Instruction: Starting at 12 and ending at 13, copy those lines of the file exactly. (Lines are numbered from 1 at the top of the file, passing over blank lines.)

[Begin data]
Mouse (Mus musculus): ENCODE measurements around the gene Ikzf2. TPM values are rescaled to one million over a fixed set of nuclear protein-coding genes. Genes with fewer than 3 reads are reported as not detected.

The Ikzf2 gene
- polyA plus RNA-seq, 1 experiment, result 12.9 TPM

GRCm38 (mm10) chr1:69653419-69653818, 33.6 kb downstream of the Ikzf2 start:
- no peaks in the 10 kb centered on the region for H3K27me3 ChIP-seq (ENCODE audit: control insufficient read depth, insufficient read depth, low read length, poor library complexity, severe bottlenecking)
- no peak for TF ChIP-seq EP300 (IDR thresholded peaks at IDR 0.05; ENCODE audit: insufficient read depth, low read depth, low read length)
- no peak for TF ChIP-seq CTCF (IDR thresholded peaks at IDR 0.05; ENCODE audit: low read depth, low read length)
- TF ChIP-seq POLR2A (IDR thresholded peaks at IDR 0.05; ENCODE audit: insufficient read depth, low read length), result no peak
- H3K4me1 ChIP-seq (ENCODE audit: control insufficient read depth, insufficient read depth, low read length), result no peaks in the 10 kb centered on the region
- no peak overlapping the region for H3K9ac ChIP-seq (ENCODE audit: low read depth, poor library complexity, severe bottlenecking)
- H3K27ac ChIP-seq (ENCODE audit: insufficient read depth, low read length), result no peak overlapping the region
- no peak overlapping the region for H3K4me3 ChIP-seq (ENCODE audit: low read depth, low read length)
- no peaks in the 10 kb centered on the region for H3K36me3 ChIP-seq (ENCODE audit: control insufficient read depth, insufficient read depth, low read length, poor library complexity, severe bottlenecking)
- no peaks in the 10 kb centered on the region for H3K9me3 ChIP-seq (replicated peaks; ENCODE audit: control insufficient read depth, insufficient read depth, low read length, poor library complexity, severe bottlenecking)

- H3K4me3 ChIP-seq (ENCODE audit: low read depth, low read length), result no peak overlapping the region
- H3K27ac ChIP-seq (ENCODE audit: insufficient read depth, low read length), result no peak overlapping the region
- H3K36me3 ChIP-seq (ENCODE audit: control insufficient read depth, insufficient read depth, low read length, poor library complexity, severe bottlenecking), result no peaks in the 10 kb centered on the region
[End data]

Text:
- no peak overlapping the region for H3K4me3 ChIP-seq (ENCODE audit: low read depth, low read length)
- no peaks in the 10 kb centered on the region for H3K36me3 ChIP-seq (ENCODE audit: control insufficient read depth, insufficient read depth, low read length, poor library complexity, severe bottlenecking)